Bloggers discuss the shaping of the new Iraqi constitution, an alarming New York Times Magazine essay on peak oil, and an evaluation of American universities based on contribution to the country.
Constitutional contention: With a midnight deadline looming, Iraqi Shiites and Kurds completed a draft of a constitution, likely to be rejected by the Sunnis, that would establish a loose federal structure bearing a strong Islamic signature.
"Together, the Kurds and Shiites have enough votes in parliament to approve the draft constitution and have it voted on; however, the requirements for adoption of the constitution are such that if Sunni provinces uniformly reject it, it will not go into effect," reports John Hinderaker at conservative syndicate Power Line. "So it seems that there is a game of 'chicken' going on." Hinderaker calls the provision that laws must conform to Islam "ominous." Proving that nation-building makes strange bedfellows, liberal standby Atrios agrees the fractious federalist structure and religious provisions are cause for some concern.
It's a common sentiment. "A people are not liberated if they are subject to Islamic law - especially women, who are given a status slightly higher than dogs in the strictest interpretations of Islamic canon," writes pseudonymous conservative Lumpy of Lump on a Blog. "The repercussions of this policy decision are huge. Allowing fundamentalism to take hold in Iraq would be a mistake of epic proportions. … Be very careful here Mr. President. Very careful." Von, a Midwestern attorney at Obsidian Wings, counts seven major problems with the current proposal. "For all these reasons—and many more—it would be better for the U.S. for this Constitution to be rejected," he says.
Count stalwart libertarian Glenn Reynolds of InstaPundit concerned but realistic. "There are limits, of course, to how much we can tell the Iraqis to do with regard to their own constitution, but given the evidence…that Iraqi citizens are more liberal on the subject of religion than are their representatives here, there seems no reason to rush this, and, in fact, many reasons to hold back," he writes in a link-heavy roundup of blogger analysis. "This makes me wonder what the diplomats are thinking, and I can't help but feel that they should probably think again."
Piqued by oil: A New York Times Magazine cover story this weekend examined the prospect of peak oil—the point at which global oil production reaches its peak and begins to decline rapidly, to the great detriment of the world economy.
"Okay, it's on the cover of the New York Times Magazine — now where's a politician brave enough to deal with it?" wonders John Montague Massengale, "a recovering architect" posting at Veritas et Venustas. Geoffrey Styles, an energy consultant at Energy Outlook, worries the Saudis might lack the capability to accelerate oil production to meet heightened demand, but suggests we might have enough time, anyway, to develop and refine alternatives before a major shortfall hits.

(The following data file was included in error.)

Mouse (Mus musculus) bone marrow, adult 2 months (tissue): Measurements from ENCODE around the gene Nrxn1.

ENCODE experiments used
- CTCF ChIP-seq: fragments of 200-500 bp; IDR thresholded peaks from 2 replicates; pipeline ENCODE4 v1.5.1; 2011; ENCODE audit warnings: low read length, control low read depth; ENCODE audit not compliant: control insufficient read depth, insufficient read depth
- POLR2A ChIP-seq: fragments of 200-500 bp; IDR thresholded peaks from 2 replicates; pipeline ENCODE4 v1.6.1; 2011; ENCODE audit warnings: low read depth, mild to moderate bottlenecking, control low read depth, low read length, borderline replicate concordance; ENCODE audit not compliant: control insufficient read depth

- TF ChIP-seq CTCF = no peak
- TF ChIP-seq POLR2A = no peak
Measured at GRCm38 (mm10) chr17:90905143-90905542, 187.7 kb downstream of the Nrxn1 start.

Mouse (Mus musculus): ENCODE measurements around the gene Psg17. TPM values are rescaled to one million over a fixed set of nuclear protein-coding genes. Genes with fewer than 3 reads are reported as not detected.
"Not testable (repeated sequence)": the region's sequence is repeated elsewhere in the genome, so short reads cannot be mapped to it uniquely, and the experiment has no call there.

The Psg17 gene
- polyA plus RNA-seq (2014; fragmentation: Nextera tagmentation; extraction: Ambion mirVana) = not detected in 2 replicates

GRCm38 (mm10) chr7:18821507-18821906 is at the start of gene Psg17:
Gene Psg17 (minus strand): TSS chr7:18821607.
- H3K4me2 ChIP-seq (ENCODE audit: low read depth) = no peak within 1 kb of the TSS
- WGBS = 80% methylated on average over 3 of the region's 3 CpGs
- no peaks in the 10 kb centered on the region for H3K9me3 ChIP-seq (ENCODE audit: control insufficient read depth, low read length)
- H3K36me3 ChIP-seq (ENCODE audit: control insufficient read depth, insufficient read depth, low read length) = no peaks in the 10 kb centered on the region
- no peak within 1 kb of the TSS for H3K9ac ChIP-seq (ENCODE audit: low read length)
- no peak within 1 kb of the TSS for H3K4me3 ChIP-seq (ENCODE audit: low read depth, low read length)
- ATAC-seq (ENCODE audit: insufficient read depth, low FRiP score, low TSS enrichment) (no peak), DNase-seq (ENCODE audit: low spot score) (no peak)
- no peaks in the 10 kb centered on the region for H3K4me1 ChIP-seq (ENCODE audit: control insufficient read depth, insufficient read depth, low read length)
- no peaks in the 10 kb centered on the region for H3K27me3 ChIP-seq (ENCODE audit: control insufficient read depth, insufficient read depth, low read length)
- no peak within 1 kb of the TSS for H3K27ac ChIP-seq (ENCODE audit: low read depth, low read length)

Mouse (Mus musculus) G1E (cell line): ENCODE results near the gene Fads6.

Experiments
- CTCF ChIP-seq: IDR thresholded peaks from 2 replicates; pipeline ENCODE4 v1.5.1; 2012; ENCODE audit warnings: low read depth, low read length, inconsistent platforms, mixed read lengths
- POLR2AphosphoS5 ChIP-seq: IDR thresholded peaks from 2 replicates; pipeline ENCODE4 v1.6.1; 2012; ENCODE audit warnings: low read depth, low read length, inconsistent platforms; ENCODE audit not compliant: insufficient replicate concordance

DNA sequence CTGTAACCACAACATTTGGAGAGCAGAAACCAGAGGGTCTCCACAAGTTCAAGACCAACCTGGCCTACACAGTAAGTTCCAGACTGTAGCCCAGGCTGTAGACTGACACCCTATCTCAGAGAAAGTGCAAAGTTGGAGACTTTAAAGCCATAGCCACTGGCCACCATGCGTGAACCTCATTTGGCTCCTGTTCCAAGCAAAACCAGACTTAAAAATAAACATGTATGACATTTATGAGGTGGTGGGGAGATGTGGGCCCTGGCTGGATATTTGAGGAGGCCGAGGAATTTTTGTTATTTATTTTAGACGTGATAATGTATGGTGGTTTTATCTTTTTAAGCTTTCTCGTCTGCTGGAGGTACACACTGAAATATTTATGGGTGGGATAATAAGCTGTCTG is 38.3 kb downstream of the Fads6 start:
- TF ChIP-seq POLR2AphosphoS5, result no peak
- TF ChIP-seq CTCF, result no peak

Others see author Peter Maass as a sucker for tabloid hysteria. "One might think that doomsday proponents would be chastened by the long history of people of their ilk being wrong: Nostradamus, Malthus, Paul Ehrlich, etc. Clearly they are not," says popular economist and author Steven D. Levitt, who writes a column for the TimesMagazine, at Freakonomics, the blog related to his best-selling book of the same name. "What most of these doomsday scenarios have gotten wrong is the fundamental idea of economics: people respond to incentives. If the price of a good goes up, people demand less of it, the companies that make it figure out how to make more of it, and everyone tries to figure out how to produce substitutes for it."
Levitt gets plenty of cheers from peak-oil skeptics. "I think I probably agree with Levitt that the big effect of peak oil will be to simply cut the fat … out of oil consumption," writesSnarkmarket's Robin Sloan. "This will probably not involve roaming bands of petro-pirates in wind-powered gun-skiffs." At Reason's in-house blog Hit & Run, Jesse Walker commends Levitt's critique and compares peak oil hysteria to apocalyptic, Left Behind eschatology.
Not everybody pooh-poohs the article's alarmism. "[A]n excellent article. Well researched. Balanced. Thoughtful," praisesCultural Economist Ronald R. Cooke. "Bravo." At blip.tv's Pokkari Blog, Mike stakes out a middle ground. "I think the market is already correcting, and that the introduction of alternative fuel vehicles will only accelerate," he writes. "The electricity sector will compensate, too, and we'll end up using oil mostly for plastics."
Ask not: Declaring that "other guides ask what colleges can do for students," liberal beltway journal Washington Monthly "ask[s] what colleges are doing for the country," and answers by ranking the universities that contribute most to national prosperity, public service, and social mobility. In their calculus, MIT ranks the most productive university, UCLA comes second and U.C.-Berkeley third; U.S. News powerhouses Yale and Harvard place 15th and 16th.
"It's an interesting approach, and one that gives very different rankings than other college surveys," writes Tom Negrino of Backup Brain. At unbossed, legal eagle Shirah praises the rankings and wonders how much more productive universities might be if administrators focused on these criteria rather than those familiar to readers of the Newsweek and U.S.News rankings.
Read more about the rankings.
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